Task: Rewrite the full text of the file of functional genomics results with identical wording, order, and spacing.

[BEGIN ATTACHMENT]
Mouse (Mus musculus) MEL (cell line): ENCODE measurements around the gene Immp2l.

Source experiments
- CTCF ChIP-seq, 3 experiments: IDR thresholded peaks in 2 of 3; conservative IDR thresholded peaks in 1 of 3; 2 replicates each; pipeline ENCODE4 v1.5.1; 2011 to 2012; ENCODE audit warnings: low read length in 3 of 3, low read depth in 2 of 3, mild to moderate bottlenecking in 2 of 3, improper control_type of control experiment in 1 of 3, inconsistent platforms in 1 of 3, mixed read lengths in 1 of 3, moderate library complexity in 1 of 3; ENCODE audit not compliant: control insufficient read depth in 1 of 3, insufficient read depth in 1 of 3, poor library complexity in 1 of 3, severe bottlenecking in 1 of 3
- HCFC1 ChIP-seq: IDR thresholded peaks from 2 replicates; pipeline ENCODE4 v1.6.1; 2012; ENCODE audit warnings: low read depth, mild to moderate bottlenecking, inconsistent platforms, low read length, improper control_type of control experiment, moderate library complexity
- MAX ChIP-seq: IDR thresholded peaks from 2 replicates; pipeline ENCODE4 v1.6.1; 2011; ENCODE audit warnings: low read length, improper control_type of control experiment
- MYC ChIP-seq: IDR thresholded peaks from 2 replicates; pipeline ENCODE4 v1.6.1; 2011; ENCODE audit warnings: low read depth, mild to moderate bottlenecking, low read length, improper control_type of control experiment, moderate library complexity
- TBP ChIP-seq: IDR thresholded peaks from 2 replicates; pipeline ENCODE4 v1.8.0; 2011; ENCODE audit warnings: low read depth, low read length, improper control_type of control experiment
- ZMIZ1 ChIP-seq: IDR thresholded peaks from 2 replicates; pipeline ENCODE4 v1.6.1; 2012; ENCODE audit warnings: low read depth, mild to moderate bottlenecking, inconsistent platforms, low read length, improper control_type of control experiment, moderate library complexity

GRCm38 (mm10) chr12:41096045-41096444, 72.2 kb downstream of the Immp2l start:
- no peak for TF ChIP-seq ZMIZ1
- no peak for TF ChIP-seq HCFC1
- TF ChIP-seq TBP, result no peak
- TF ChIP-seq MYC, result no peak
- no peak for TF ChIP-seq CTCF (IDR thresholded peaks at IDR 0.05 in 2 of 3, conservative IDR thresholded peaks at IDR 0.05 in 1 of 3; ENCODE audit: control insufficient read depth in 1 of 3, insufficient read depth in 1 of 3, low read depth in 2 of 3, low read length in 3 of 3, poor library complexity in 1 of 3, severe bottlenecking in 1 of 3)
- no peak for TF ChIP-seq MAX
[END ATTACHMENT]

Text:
Mouse (Mus musculus) MEL (cell line): ENCODE measurements around the gene Immp2l.

Source experiments
- CTCF ChIP-seq, 3 experiments: IDR thresholded peaks in 2 of 3; conservative IDR thresholded peaks in 1 of 3; 2 replicates each; pipeline ENCODE4 v1.5.1; 2011 to 2012; ENCODE audit warnings: low read length in 3 of 3, low read depth in 2 of 3, mild to moderate bottlenecking in 2 of 3, improper control_type of control experiment in 1 of 3, inconsistent platforms in 1 of 3, mixed read lengths in 1 of 3, moderate library complexity in 1 of 3; ENCODE audit not compliant: control insufficient read depth in 1 of 3, insufficient read depth in 1 of 3, poor library complexity in 1 of 3, severe bottlenecking in 1 of 3
- HCFC1 ChIP-seq: IDR thresholded peaks from 2 replicates; pipeline ENCODE4 v1.6.1; 2012; ENCODE audit warnings: low read depth, mild to moderate bottlenecking, inconsistent platforms, low read length, improper control_type of control experiment, moderate library complexity
- MAX ChIP-seq: IDR thresholded peaks from 2 replicates; pipeline ENCODE4 v1.6.1; 2011; ENCODE audit warnings: low read length, improper control_type of control experiment
- MYC ChIP-seq: IDR thresholded peaks from 2 replicates; pipeline ENCODE4 v1.6.1; 2011; ENCODE audit warnings: low read depth, mild to moderate bottlenecking, low read length, improper control_type of control experiment, moderate library complexity
- TBP ChIP-seq: IDR thresholded peaks from 2 replicates; pipeline ENCODE4 v1.8.0; 2011; ENCODE audit warnings: low read depth, low read length, improper control_type of control experiment
- ZMIZ1 ChIP-seq: IDR thresholded peaks from 2 replicates; pipeline ENCODE4 v1.6.1; 2012; ENCODE audit warnings: low read depth, mild to moderate bottlenecking, inconsistent platforms, low read length, improper control_type of control experiment, moderate library complexity

GRCm38 (mm10) chr12:41096045-41096444, 72.2 kb downstream of the Immp2l start:
- no peak for TF ChIP-seq ZMIZ1
- no peak for TF ChIP-seq HCFC1
- TF ChIP-seq TBP, result no peak
- TF ChIP-seq MYC, result no peak
- no peak for TF ChIP-seq CTCF (IDR thresholded peaks at IDR 0.05 in 2 of 3, conservative IDR thresholded peaks at IDR 0.05 in 1 of 3; ENCODE audit: control insufficient read depth in 1 of 3, insufficient read depth in 1 of 3, low read depth in 2 of 3, low read length in 3 of 3, poor library complexity in 1 of 3, severe bottlenecking in 1 of 3)
- no peak for TF ChIP-seq MAX